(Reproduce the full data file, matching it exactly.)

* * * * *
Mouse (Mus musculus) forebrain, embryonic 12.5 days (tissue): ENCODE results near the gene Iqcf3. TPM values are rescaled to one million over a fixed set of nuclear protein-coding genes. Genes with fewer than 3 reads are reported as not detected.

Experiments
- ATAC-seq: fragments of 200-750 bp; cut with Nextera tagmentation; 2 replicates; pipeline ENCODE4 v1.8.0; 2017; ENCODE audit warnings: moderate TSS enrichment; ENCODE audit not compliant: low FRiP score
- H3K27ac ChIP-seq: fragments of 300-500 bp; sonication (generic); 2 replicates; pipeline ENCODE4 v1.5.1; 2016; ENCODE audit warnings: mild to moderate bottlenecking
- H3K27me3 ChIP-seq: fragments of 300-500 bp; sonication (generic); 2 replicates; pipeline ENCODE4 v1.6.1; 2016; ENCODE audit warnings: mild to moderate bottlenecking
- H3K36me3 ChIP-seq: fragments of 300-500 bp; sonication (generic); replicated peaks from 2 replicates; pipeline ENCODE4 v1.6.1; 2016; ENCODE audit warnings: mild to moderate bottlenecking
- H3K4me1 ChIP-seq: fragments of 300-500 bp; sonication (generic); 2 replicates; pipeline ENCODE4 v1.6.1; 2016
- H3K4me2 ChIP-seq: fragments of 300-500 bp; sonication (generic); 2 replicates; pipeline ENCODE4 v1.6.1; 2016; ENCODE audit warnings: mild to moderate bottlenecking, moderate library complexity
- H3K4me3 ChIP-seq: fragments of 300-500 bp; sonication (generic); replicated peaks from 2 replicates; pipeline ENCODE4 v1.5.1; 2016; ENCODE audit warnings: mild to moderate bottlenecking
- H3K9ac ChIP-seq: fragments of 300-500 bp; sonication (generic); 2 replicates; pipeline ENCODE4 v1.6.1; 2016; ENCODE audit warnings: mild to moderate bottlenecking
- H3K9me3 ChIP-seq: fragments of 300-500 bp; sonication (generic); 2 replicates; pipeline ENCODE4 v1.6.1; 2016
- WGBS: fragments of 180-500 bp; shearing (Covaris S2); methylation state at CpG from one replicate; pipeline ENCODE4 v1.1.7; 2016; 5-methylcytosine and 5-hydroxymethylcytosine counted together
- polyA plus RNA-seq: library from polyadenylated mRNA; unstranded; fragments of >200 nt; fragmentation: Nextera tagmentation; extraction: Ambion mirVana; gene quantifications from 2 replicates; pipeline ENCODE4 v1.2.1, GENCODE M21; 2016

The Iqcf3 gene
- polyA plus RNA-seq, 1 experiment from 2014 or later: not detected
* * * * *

Mouse (Mus musculus) forebrain, embryonic 12.5 days (tissue): ENCODE results near the gene Iqcf3. TPM values are rescaled to one million over a fixed set of nuclear protein-coding genes. Genes with fewer than 3 reads are reported as not detected.

Experiments
- ATAC-seq: fragments of 200-750 bp; cut with Nextera tagmentation; 2 replicates; pipeline ENCODE4 v1.8.0; 2017; ENCODE audit warnings: moderate TSS enrichment; ENCODE audit not compliant: low FRiP score
- H3K27ac ChIP-seq: fragments of 300-500 bp; sonication (generic); 2 replicates; pipeline ENCODE4 v1.5.1; 2016; ENCODE audit warnings: mild to moderate bottlenecking
- H3K27me3 ChIP-seq: fragments of 300-500 bp; sonication (generic); 2 replicates; pipeline ENCODE4 v1.6.1; 2016; ENCODE audit warnings: mild to moderate bottlenecking
- H3K36me3 ChIP-seq: fragments of 300-500 bp; sonication (generic); replicated peaks from 2 replicates; pipeline ENCODE4 v1.6.1; 2016; ENCODE audit warnings: mild to moderate bottlenecking
- H3K4me1 ChIP-seq: fragments of 300-500 bp; sonication (generic); 2 replicates; pipeline ENCODE4 v1.6.1; 2016
- H3K4me2 ChIP-seq: fragments of 300-500 bp; sonication (generic); 2 replicates; pipeline ENCODE4 v1.6.1; 2016; ENCODE audit warnings: mild to moderate bottlenecking, moderate library complexity
- H3K4me3 ChIP-seq: fragments of 300-500 bp; sonication (generic); replicated peaks from 2 replicates; pipeline ENCODE4 v1.5.1; 2016; ENCODE audit warnings: mild to moderate bottlenecking
- H3K9ac ChIP-seq: fragments of 300-500 bp; sonication (generic); 2 replicates; pipeline ENCODE4 v1.6.1; 2016; ENCODE audit warnings: mild to moderate bottlenecking
- H3K9me3 ChIP-seq: fragments of 300-500 bp; sonication (generic); 2 replicates; pipeline ENCODE4 v1.6.1; 2016
- WGBS: fragments of 180-500 bp; shearing (Covaris S2); methylation state at CpG from one replicate; pipeline ENCODE4 v1.1.7; 2016; 5-methylcytosine and 5-hydroxymethylcytosine counted together
- polyA plus RNA-seq: library from polyadenylated mRNA; unstranded; fragments of >200 nt; fragmentation: Nextera tagmentation; extraction: Ambion mirVana; gene quantifications from 2 replicates; pipeline ENCODE4 v1.2.1, GENCODE M21; 2016

The Iqcf3 gene
- polyA plus RNA-seq, 1 experiment from 2014 or later: not detected